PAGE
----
How had those years dealt with her slave sister, the little playmate of her childhood? She, also, was very beautiful; but the flowers and sunshine of love were not for her. She drank the cup of sin, and shame, and misery, whereof her persecuted race are compelled to drink.
In view of these things, why are ye silent, ye free men and women of the north? Why do your tongues falter in maintenance of the right? Would that I had more ability! But my heart is so full, and my pen is so weak! There are noble men and women who plead for us, striving to help those who cannot help themselves. God bless them! God give them strength and courage to go on! God bless those, every where, who are laboring to advance the cause of humanity!
The Jealous Mistress (ch 6)
I would ten thousand times rather that my children should be the half-starved paupers of Ireland than to be the most pampered among the slaves of America. I would rather drudge out my life on a cotton plantation, till the grave opened to give me rest, than to live with an unprincipled master and a jealous mistress. The felon's home in a penitentiary is preferable. He may repent, and turn from the error of his ways, and so find peace; but it is not so with a favorite slave. She is not allowed to have any pride of character. It is deemed a crime in her to wish to be virtuous.
Mrs. Flint possessed the key to her husband's character before I was born. She might have used this knowledge to counsel and to screen the young and the innocent among her slaves; but for them she had no sympathy. They were the objects of her constant suspicion and malevolence. She watched her husband with unceasing vigilance; but he was well practised in means to evade it. What he could not find opportunity to say in words he manifested in signs. He invented more than were ever thought of in a deaf and dumb asylum. I let them pass, as if I did not understand what he meant; and many were the curses and threats bestowed on me for my stupidity. One day he caught me teaching myself to write. He frowned, as if he was not well pleased; but I suppose he came to the conclusion that such an accomplishment might help to advance his favorite scheme. Before long, notes were often slipped into my hand. I would return them, saying, "I can't read them, sir." "Can't you?" he replied; "then I must read them to you." He always finished the reading by asking, "Do you understand?" Sometimes he would complain of the heat of the tea room, and order his supper to be placed on a small table in the piazza. He would seat himself there with a well-satisfied smile, and tell me to stand by and brush away the flies. He would eat very slowly, pausing between the mouthfuls. These intervals were employed in describing the happiness I was so foolishly throwing away, and in threatening me with the penalty that finally awaited my stubborn disobedience. He boasted much of the forbearance he had exercised towards me, and reminded me that there was a limit to his patience. When I succeeded in avoiding opportunities for him to talk to me at home, I was ordered to come to his office, to do some errand. When there, I was obliged to stand and listen to such language as he saw fit to address to me. Sometimes I so openly expressed my contempt for him that he would become violently enraged, and I wondered why he did not strike me.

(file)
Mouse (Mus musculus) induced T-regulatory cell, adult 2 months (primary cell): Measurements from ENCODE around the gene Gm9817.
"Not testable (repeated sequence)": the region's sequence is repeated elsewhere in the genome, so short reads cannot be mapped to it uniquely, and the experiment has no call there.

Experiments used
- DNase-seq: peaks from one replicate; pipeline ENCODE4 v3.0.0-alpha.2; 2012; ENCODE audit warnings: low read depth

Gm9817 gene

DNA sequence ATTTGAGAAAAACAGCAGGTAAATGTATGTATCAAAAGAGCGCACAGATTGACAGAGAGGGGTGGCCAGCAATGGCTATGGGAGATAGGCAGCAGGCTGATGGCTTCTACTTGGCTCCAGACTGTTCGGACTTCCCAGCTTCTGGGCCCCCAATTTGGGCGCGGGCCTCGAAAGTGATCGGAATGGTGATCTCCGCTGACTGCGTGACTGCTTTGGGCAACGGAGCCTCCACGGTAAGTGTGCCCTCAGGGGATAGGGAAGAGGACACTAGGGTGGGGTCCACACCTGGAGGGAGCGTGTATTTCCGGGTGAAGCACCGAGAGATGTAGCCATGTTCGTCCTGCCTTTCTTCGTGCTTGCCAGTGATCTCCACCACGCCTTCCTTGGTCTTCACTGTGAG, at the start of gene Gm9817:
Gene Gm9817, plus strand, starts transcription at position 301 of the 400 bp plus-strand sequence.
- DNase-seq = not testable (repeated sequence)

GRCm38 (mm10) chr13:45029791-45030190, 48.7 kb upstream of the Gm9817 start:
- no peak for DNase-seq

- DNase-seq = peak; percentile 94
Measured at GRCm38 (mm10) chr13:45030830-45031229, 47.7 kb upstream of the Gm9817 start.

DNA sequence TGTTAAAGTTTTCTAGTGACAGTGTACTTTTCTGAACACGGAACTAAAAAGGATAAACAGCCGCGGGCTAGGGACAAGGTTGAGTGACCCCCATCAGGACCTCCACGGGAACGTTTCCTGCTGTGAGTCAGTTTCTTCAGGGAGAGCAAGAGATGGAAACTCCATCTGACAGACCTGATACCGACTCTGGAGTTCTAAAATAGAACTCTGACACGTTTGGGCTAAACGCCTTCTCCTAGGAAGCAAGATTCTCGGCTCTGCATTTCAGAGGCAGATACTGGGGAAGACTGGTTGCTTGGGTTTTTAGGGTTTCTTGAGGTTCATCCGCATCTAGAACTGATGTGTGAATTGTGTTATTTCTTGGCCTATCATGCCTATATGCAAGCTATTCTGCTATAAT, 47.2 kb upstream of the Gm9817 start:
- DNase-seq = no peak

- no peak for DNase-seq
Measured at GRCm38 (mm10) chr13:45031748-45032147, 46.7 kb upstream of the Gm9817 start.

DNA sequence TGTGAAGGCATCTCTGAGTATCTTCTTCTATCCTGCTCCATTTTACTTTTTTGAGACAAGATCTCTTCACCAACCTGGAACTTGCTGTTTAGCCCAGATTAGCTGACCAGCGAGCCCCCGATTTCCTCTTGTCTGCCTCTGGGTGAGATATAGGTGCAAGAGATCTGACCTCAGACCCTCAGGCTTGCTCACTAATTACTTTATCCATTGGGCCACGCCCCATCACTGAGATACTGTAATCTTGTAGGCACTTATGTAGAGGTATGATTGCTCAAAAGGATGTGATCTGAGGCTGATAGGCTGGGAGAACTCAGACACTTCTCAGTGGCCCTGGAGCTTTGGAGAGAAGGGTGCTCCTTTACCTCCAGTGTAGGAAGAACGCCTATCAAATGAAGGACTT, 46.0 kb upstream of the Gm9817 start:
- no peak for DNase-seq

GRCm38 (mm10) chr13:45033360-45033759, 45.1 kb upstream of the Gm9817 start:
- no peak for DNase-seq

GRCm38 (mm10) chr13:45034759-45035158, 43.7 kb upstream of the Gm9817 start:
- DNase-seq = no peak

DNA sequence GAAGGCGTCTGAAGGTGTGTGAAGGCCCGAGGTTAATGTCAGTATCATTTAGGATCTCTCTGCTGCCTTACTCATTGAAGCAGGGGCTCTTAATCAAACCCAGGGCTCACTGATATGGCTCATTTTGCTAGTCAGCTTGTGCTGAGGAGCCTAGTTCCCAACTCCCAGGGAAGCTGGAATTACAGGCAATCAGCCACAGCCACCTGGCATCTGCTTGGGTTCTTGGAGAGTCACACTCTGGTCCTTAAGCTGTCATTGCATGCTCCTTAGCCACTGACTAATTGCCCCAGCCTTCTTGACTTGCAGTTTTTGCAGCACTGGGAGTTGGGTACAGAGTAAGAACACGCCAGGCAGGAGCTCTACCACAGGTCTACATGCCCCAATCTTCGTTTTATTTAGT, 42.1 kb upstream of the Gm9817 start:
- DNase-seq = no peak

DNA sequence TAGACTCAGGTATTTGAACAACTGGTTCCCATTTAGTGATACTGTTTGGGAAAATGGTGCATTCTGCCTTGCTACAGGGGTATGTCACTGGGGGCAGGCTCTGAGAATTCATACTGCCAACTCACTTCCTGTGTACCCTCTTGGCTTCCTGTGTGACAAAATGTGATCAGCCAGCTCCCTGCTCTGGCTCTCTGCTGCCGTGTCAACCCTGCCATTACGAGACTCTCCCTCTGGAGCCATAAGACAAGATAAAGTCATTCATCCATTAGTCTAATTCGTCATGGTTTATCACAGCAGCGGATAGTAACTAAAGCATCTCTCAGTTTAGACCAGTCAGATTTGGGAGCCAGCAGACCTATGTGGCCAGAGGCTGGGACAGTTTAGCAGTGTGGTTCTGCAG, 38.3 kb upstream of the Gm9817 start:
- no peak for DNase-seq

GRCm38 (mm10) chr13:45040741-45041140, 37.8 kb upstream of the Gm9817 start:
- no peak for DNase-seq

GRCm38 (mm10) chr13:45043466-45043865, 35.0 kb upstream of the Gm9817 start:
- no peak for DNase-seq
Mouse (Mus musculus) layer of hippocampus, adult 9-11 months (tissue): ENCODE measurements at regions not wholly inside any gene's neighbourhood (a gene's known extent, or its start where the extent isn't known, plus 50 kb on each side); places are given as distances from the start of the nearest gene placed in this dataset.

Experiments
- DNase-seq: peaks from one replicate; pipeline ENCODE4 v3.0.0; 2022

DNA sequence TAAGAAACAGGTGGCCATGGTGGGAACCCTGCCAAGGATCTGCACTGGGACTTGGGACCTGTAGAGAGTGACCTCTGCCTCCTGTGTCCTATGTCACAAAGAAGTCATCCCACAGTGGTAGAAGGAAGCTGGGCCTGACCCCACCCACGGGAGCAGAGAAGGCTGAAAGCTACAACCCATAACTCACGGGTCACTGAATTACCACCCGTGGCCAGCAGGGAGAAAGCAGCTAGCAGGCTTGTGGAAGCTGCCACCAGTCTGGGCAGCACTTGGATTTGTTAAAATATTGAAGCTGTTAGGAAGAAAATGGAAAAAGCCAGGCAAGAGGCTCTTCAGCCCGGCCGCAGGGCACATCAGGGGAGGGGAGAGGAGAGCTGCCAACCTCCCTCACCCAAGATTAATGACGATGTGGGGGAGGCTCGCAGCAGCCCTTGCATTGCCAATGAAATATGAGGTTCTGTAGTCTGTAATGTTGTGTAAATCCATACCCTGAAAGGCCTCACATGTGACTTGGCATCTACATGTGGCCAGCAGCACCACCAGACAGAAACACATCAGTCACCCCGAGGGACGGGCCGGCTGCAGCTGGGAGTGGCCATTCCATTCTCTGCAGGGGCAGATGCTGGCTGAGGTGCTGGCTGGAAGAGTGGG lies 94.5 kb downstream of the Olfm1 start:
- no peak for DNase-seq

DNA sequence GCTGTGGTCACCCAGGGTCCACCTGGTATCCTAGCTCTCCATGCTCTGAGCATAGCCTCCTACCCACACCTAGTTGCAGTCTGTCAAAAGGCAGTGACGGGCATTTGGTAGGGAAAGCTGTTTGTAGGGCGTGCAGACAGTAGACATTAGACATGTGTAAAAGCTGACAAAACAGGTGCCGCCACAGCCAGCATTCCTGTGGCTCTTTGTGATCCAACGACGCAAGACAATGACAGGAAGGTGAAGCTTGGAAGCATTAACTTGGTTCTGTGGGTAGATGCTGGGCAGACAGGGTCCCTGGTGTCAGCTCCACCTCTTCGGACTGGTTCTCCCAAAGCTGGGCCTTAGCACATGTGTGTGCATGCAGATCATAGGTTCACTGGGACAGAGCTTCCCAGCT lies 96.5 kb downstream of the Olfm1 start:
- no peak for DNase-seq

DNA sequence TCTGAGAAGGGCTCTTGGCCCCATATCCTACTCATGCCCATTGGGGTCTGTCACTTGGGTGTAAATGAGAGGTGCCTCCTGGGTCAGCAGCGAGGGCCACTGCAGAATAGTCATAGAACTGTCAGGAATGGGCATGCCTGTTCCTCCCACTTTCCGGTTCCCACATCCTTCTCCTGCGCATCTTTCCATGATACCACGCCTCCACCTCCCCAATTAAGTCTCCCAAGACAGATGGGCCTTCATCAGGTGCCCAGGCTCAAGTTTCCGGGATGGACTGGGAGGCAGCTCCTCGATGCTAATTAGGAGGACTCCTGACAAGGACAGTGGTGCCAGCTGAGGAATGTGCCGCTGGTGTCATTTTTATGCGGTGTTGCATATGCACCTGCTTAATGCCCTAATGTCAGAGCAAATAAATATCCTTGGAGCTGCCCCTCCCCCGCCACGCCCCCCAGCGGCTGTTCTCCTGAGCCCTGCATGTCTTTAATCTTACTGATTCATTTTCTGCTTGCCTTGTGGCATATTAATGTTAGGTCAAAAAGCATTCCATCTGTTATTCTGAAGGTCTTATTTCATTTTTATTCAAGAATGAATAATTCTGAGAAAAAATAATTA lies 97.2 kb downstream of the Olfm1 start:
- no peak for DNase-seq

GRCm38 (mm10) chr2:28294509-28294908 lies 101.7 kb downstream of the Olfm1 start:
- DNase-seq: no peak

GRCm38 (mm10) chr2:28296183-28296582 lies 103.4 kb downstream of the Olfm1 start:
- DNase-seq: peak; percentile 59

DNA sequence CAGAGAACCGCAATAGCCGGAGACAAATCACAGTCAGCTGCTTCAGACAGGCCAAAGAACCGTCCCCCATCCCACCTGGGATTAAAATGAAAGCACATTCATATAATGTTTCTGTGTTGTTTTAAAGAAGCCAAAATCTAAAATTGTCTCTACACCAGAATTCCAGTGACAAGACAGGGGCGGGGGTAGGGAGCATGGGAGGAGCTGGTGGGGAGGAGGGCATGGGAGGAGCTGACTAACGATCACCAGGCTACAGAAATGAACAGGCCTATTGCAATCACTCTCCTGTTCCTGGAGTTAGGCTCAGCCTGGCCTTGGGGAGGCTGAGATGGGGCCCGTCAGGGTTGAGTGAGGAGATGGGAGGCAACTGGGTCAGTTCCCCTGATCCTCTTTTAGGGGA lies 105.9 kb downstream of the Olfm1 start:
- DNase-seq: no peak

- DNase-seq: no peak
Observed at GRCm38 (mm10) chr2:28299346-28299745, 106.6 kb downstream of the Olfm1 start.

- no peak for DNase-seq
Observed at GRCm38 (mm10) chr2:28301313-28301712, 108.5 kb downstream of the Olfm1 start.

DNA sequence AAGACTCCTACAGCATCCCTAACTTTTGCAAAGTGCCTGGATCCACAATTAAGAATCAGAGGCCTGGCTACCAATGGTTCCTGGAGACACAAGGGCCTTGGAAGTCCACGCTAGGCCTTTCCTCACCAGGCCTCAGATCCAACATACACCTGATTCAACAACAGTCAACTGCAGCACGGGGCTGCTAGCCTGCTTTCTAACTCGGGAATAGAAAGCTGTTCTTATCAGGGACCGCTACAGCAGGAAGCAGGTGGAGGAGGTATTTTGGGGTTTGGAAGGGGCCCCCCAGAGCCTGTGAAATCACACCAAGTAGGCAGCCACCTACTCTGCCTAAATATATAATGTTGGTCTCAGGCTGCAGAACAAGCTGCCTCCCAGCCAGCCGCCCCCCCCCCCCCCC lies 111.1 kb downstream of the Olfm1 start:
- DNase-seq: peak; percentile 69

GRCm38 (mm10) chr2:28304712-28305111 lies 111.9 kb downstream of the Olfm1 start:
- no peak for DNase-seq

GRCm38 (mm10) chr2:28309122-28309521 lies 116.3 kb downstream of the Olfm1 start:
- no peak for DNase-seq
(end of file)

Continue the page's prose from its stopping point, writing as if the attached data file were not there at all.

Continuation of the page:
Circumstanced as he was, he probably thought it was better policy to be forebearing. But the state of things grew worse and worse daily. In desperation I told him that I must and would apply to my grandmother for protection. He threatened me with death, and worse than death, if I made any complaint to her. Strange to say, I did not despair. I was naturally of a buoyant disposition, and always I had a hope of somehow getting out of his clutches. Like many a poor, simple slave before me, I trusted that some threads of joy would yet be woven into my dark destiny.